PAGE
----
Once in elementary school a schoolyard bully told me that if he lost a game of handball to me it would be because there was something wrong with the ball, and “it only works for girls.” It was a patently idiotic and sexist comment uttered by an immature child about to lose the game.
Republican presidential nominee Donald Trump made an identical claim about the presidential election. His poll numbers cratering, Trump predictably chose the route of a petulant child and contended that the only way he would lose the swing state of Pennsylvania is if there is voter fraud in “certain parts” of the state.
We all know what he means. He made a barely coded accusation that minorities would commit voter fraud. It is, after all, minorities who live in these “certain parts” and who overwhelmingly favor Democratic presidential nominee Hillary Clinton.
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Trump has called for “election observers” to ensure that the election is not “rigged.”
There are two striking problems with this proposal. First, the type of fraud that election observers would be able to prevent simply doesn’t exist. It is an understatement to say that in-person voter impersonation is exceedingly rare. And it simply could not change the outcome of a presidential election.
Second, in this context “election observers” is likely code for “election intimidators.” Trump doesn’t want his supporters to thoughtfully stand outside voting places, watching in some unexplained way to ensure that the election runs fairly. He wants his supporters staring down and scaring people who look like Clinton supporters. And how do we know that someone looks like a Clinton supporter? Look at the racial makeup of the audience of a Trump rally and you will find your answer.
Let’s be clear, simply observing an election is legal. But intimidating others who are about to exercise their right to vote is not. Trump is certainly hoping to spur the second scenario.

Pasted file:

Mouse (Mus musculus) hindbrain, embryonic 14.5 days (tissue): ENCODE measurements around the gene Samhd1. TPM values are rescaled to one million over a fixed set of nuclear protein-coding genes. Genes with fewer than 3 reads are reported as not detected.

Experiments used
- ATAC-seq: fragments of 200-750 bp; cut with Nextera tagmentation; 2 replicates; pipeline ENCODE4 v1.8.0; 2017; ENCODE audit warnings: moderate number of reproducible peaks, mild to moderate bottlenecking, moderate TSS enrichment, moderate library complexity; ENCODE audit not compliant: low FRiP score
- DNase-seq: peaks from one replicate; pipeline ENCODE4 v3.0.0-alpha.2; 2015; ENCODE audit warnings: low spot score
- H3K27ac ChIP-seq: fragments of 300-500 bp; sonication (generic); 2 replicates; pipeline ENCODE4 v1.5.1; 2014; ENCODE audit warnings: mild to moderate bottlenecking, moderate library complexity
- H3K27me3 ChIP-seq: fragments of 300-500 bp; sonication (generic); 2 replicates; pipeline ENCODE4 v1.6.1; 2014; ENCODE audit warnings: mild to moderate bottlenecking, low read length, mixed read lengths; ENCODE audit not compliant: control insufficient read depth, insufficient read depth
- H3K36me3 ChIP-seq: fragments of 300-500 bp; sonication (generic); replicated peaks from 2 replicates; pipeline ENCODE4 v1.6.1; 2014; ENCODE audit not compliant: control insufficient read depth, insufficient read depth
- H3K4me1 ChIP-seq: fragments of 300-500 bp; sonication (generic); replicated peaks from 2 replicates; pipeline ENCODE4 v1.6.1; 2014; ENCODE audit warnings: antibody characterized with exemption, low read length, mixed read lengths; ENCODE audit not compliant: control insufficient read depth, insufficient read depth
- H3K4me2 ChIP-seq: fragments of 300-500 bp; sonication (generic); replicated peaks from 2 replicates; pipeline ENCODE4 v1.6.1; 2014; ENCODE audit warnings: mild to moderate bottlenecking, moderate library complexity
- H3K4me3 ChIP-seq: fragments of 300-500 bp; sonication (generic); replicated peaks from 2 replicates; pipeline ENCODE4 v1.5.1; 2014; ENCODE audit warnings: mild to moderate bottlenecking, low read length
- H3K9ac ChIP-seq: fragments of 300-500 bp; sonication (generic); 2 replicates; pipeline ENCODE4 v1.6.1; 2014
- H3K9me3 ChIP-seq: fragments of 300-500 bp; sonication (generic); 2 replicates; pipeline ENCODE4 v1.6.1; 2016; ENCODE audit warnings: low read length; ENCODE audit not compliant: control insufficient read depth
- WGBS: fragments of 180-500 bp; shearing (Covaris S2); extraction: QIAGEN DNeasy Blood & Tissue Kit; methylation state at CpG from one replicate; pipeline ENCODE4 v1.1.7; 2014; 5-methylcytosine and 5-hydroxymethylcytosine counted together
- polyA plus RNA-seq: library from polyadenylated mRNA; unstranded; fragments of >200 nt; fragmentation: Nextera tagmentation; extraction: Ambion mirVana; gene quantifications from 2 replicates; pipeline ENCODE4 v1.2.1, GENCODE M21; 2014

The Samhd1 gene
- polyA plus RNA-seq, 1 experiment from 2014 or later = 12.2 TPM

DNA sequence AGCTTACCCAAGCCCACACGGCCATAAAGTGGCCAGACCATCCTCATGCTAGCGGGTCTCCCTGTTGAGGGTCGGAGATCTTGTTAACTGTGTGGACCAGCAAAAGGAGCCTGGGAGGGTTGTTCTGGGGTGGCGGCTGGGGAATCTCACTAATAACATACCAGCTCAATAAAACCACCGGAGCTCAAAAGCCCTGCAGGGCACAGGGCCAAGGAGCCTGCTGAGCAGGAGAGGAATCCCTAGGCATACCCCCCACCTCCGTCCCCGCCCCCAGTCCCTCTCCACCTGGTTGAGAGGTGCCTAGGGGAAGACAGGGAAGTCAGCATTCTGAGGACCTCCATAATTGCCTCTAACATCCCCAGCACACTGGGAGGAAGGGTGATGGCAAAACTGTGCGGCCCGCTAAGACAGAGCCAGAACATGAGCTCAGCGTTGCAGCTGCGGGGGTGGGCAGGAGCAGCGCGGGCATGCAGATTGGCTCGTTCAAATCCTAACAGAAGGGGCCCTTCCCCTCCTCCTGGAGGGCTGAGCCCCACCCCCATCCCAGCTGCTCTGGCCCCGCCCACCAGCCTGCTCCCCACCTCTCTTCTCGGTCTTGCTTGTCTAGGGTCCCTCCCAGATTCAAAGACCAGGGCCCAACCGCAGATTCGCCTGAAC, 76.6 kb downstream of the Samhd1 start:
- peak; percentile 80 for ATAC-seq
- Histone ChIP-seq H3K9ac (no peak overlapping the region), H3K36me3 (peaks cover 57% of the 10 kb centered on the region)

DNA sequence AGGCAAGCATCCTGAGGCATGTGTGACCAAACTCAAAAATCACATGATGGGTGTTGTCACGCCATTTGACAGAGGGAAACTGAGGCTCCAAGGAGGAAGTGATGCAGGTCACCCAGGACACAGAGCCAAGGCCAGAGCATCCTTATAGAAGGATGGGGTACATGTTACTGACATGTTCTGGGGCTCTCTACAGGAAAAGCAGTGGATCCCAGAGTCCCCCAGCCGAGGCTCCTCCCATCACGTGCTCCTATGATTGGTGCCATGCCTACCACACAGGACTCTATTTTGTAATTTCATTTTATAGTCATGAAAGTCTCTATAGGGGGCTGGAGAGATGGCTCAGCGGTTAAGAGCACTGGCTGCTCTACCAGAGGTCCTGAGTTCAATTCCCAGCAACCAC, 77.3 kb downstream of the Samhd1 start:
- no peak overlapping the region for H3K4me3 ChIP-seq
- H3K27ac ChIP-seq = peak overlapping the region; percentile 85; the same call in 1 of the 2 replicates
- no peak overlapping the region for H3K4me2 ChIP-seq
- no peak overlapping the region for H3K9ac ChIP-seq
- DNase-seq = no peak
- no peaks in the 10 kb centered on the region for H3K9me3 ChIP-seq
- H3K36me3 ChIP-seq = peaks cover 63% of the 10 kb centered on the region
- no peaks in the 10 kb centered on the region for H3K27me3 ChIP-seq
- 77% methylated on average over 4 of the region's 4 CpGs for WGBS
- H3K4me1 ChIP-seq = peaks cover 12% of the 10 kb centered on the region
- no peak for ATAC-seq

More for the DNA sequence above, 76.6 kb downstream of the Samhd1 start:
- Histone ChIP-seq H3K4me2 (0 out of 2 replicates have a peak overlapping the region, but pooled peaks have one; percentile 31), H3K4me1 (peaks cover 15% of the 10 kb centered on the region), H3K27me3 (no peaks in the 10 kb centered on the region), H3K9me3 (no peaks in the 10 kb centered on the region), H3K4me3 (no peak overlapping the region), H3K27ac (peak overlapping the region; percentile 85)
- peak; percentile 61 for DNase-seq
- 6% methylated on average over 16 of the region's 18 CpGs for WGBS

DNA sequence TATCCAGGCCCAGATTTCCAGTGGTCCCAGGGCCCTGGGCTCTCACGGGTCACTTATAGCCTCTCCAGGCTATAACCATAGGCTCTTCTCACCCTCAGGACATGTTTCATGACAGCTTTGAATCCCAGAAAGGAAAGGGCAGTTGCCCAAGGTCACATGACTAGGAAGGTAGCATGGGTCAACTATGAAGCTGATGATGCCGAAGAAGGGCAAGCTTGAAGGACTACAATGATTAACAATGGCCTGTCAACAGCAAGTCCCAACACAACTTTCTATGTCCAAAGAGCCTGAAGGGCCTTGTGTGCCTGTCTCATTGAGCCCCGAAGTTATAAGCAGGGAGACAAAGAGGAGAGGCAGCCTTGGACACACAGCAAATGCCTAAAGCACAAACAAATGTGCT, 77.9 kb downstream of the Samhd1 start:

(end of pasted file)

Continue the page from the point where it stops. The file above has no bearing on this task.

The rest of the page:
How can we be so sure? Because for more than a year Trump has showed us over and over and over again that he aims to incite our worst impulses.
Trump’s most recent escapades include “joking” about assassinating Clinton and/or her U.S. Supreme Court nominees, picking a fight with a Gold Star family and tweeting a graphic calling Clinton, “the most corrupt candidate ever,” with a picture of a Star of David over piles of money that came from a white supremacist website. But of course there is so much more.
Trump has famously insulted minorities, women, disabled people and prisoners of war. Trump has at times refused to disavow white supremacists, like the Ku Klux Klan. He has called into question basic facts like whether President Barack Obama is a citizen of the United States and whether there is global warming.
Elections should be about ideological differences. Liberals and conservatives, or Democrats and Republicans, tend to have different worldviews. Most people agree on a few broad and fundamental premises. We want to create a country with a strong economy, good educational opportunities and foreign policy that keeps the world as safe and peaceful as possible. We just do not agree on how to get there and so we espouse different views on, for instance, tax policy, foreign affairs, privacy rights, property rights, criminal rights and speech rights. There should be plenty of room for debate on the best path to our shared goals.
This election is different. It is not about ideological differences. It is about sanity vs. insanity. About tolerance vs. racism. About a fairness vs. sexism. About equity vs. discrimination.
We should respect different views from both sides of the aisle. But we should not respect hate, and that is what Trump espouses.
Jessica A. Levinson is a professor at Loyola Law School, Los Angeles, and the president of the Los Angeles Ethics Commission. Jessica.Levinson@lls.edu.